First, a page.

The acupuncturists better get their acts together. Sure, they occupy a distinctive and respected niche in the panoply of alternative remedies, but, if they don’t watch their backs, they are going to get blown right out of the market.
The trouble with acupuncture is that it claims to actually cure you. You go for a treatment, or two, or five, and then the acupuncturist says, “are you better?”. If you are better, you’re done. You pay your bill and go back to your life. If you’re not better, they’ll suggest you try something else.
Miraculous? From a chiropractic brochure.
If I were an acupuncturist, I would make a few changes immediately. First of all, I would help form a strong organization of acupuncturists to sponsor “research” (he he he) to show that almost everyone suffers regular blockages of “qi” along those crowded meridians that run up and down your body. Then I would set up a “study” (ha ha ha) to show that people who receive regular acupuncture are healthier, happier, and sexier than people who don’t. It’s not hard to do. Read the polls. Ask the right question of the right people and you get the results you want every time! Heck, I would even claim that people who receive regular acupuncture get cancer 40% less often than people who only see a chiropractor. You think it might be hard to fudge that kind of data? Come on! Use your imagination!
Next, I would have special little free seminars on health, with treats, entertainment, and a clever speaker, to promote the virtues of weekly acupuncture. The real objective, of course, is not to provide information, but to acquire a large number of new patients. It is not necessary to tell even a single person at these seminars that he or she might not need acupuncture. Why, everyone does!
To successfully promote a remedy, you must first, of course, promote the disease. For chiropractors, it’s “subluxation”, (even though Microsoft’s dictionary doesn’t recognize it as a word). For acupuncturists, I suggest “neuritis”. It sounds sufficiently familiar and medical to be convincing while possessing the all-important quality of nebulousness. All acupuncturists must use this phrase constantly, in reference to every pathological condition, in order to convince the public that everybody has always known that “neuritis” has always existed and needs to be treated constantly. Why, children get “neuritis” right at birth! They need to be treated within the first week or so, to head off cancer, and asthma, chronic fatigue syndrome.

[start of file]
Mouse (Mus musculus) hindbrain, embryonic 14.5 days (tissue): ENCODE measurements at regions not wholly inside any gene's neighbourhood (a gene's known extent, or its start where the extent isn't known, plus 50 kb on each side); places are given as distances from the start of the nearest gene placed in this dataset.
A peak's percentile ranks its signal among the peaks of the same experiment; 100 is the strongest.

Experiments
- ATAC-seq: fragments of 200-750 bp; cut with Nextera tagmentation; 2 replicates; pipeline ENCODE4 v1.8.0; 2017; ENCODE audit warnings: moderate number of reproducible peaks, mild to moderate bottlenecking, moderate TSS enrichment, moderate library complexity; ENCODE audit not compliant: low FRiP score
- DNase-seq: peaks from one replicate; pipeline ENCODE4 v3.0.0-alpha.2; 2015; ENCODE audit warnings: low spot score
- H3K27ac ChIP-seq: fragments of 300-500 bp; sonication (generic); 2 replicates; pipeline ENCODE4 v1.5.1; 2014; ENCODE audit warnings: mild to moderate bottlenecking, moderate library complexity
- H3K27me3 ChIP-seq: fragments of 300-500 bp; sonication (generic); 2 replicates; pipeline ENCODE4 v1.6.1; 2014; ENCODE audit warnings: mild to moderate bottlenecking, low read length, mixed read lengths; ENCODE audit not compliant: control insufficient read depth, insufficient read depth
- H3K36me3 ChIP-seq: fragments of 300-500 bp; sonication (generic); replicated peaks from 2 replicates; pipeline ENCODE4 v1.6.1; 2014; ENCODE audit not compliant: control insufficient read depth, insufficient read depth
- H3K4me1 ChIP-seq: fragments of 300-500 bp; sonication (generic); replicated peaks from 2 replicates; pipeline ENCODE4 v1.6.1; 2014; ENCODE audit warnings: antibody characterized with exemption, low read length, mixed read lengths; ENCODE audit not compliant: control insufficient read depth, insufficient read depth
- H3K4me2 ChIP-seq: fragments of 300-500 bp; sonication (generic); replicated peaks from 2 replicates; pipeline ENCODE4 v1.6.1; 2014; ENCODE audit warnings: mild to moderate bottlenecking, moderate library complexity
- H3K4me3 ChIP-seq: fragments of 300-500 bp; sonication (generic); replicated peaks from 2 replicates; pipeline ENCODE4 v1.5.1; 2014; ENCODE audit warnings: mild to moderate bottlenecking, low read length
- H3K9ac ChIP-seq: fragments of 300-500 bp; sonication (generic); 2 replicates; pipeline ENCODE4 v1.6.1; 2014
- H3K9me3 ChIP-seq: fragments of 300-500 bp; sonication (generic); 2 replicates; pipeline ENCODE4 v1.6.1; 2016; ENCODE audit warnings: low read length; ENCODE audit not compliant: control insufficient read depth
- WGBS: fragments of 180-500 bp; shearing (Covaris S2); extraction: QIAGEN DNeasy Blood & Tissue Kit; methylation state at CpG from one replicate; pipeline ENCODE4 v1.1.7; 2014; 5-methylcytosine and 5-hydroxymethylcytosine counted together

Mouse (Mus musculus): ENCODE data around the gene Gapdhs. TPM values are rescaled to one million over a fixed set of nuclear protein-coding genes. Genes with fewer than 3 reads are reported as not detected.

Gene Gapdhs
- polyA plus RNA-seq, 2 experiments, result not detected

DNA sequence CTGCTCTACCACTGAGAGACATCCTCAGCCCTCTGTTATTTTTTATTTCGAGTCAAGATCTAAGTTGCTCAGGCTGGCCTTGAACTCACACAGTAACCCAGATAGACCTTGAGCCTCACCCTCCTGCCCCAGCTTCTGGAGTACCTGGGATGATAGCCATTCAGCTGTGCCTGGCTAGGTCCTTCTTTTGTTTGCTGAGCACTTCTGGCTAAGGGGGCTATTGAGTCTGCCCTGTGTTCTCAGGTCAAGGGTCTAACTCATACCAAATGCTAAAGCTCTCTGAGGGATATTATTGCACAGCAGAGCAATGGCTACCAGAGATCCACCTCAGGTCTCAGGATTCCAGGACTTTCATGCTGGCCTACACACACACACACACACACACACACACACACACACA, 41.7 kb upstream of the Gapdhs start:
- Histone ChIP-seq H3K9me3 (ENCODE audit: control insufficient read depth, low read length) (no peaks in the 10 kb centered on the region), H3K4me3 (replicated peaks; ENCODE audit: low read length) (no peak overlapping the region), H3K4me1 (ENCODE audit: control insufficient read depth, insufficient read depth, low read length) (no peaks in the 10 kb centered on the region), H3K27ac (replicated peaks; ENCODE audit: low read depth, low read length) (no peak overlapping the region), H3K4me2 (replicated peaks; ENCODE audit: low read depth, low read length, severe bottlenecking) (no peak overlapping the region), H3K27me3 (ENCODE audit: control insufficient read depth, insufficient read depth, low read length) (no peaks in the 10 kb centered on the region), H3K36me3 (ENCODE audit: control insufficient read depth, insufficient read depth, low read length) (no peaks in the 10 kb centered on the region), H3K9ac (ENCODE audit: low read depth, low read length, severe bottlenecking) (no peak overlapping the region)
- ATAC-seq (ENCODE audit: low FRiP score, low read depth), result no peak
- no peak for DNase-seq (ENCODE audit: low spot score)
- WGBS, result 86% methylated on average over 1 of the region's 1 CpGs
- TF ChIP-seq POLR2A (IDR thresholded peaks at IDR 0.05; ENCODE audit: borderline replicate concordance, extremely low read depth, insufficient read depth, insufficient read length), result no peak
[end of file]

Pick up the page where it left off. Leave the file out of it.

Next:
One chiropractor on the web offers a free initial consult to anyone. That’s a great idea. He says that he will provide a careful assessment, and then let you know if you need treatment!
Ever go to Speedy muffler for a “free” brake inspection? Did they ever tell you, “Well, everything’s shipshape. Can’t find a thing to fix.”? Never. They get your car up on a hoist and then tell you that they just “can’t” let you go without fixing those dangerously worn out or defective brakes or struts or shocks or whatever. That’s the idea. If you really want to generate some serious income, get your prospective client naked on the table under a sheet, and then tell him or her that you just can’t, in good professional conscience, let him walk out that door without a treatment for that terrible case of neuritis.
Do you think it will be hard to convince people that they have neuritis? Not at all. Simply ask the following questions slowly while staring sympathetically into the patient’s eyes:
Do you ever feel tired or irritable?
Any trouble sleeping?
Aches and pains that never seem to go away?
Ever feel sad or depressed? Or tired?
Do you sometimes feel a vague sense of unease or displeasure?
Do you get tired sometimes?
Ever sit down in a chair and not want to get up and jog two miles?
There you go. Just try answering “no” to all those questions? I’ll bet you can’t.
Finally, if you really have trouble convincing your patients to come in more often, follow this procedure: adopt a very serious, compassionate expression, look the patient in the eye, and tell him or her that you cannot, in good conscience, continue to compromise your professional principles. If the patient is not willing to come in at least once every two weeks, you will have to refer him or her to another quack…. Er… therapist.
Interesting stuff on chiropractors:
In 1973, the U.S. Congress authorized Medicare payments for chiropractic treatments if subluxation could be demonstrated from x-rays. This threw chiropractic into a tizzy, because even though chiropractors take x-rays all the time and point out the “subluxation” to their prospective clients… well, the truth is that nobody can really see subluxations. When 20/20 took a set of x-rays to three different chiropractors and asked them to point out the sub-luxated vertebrae, they each picked a different one.
Yet, they have to show one in order to get paid.
Two years ago, in an attempt to “unify” chiropractic terminology, the Association of Chiropractic Colleges issued the following definition: “A subluxation is a complex of functional and/or structural and or pathological articular changes that compromise neural integrity and may influence organ system and general health.”
So how about this: “neuritis is a complex of functional and/or structural and pathological changes that compromise neural integrity and may influence organ system and general health”.
Yeah. That about covers everything.